In the abdomen, a VD view is always indicated. DV views are useless and really non-diagnostic. All the organs move with gravity
and become centered on midline and you can't really evaluate the organs effectively. If you have a dyspenic or painful patient
and you need to look at the abdomen, take a lateral view only to begin with. Taking a radiograph with the dog sitting sternal
(yes with the legs underneath them) really only serves to expose your staff to radiation un-necessarily.
When you are obtaining radiographs of the caudal abdomen to evaluate dysuria/ stranguria, don't forget how long the urethra
is in a male dog. The femurs overly the urethra on a neutral lateral view. Fabella also summate with the urethra in this view,
making evaluation difficult. It takes two lateral views to fully evaluate the urethra. The "legs pulled cranially" view (ie
the butt shot) and the "legs pulled caudally" view.
You notice a mass effect in the cranial abdomen on your thoracic films. What should you do? First take abdominal radiographs
centered on the abdomen without the thorax included – is the mass still there? If so, take opposite lateral view. If it is
a "pyloric mass" or fluid filled pylorus on the right lateral view, it will become gas filled on the left laterally recumbent
view. By comparison, a mass in the tail of the spleen will be apparent in the cranioventral abdomen on both lateral views.
Abdominal compression techniques are useful to remember when evaluating for cystic calculi and other structures in the caudal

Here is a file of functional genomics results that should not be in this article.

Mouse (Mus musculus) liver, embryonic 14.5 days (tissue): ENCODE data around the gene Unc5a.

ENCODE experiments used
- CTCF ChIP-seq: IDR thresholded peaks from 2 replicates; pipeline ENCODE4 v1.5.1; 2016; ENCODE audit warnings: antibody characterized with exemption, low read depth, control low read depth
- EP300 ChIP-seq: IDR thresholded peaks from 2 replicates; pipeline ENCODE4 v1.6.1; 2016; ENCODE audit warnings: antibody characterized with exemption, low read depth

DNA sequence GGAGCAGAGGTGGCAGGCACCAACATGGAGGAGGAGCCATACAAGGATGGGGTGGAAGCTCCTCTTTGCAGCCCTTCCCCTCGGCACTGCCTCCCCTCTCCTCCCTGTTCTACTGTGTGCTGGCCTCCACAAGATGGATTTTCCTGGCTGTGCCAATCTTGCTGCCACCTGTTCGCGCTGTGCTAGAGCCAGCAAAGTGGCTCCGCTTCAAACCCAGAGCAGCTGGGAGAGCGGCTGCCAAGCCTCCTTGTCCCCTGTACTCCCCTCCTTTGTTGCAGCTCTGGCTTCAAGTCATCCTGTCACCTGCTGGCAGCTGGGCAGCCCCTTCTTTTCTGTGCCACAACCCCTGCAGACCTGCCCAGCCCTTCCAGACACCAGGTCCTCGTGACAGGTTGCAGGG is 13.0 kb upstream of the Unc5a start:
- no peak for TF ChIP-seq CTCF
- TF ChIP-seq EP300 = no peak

abdomen. If bowel is overlying the bladder use a wooden spoon to push the other structures out of the way so that you can
effectively evaluate without superimposition of other structures.
Now some non-pathologic findings/ structures to be remember. Ventral to the sixth lumbar vertebrae is the deep circumflex
iliac arteries. They exit the aorta perpendicularly compared to the external iliac arteries which leave at an angle from the
aorta. This causes the deep circumflex arteries to be increased in opacity on lateral views. These are located relative "high"
up in the abdomen. Do not confuse these normal anatomic structures with ureteral stones. Ureteral stones are usually located
slightly "lower" in the retroperitoneal space and are actually bone opacity. Aseptic fat necrosis used to be called a "cholesterol
cyst". This is an incidental finding in the mesentery of the abdomen (and rarely in the fat of the thorax). This appears as
a rounded, irregularly shaped less than 3cm diameter egg shell mineralized structure that is not associated with any abdominal
organ. These are hard to find with ultrasound and really you don't need to go look for them as they are non-pathologic. And
finally, adrenal mineralization in feline adrenal glands is common, often bilateral, most often appears as punctuate mineralization
cranial to the kidneys, and usually is seen on both radiographic projections.
By comparison, adrenal mineralization in dogs is pathopneumonic for adrenal neoplasia. Prostatic mineralization also is not
seen in normal patients. It should be considered adenocarcinoma until proven otherwise.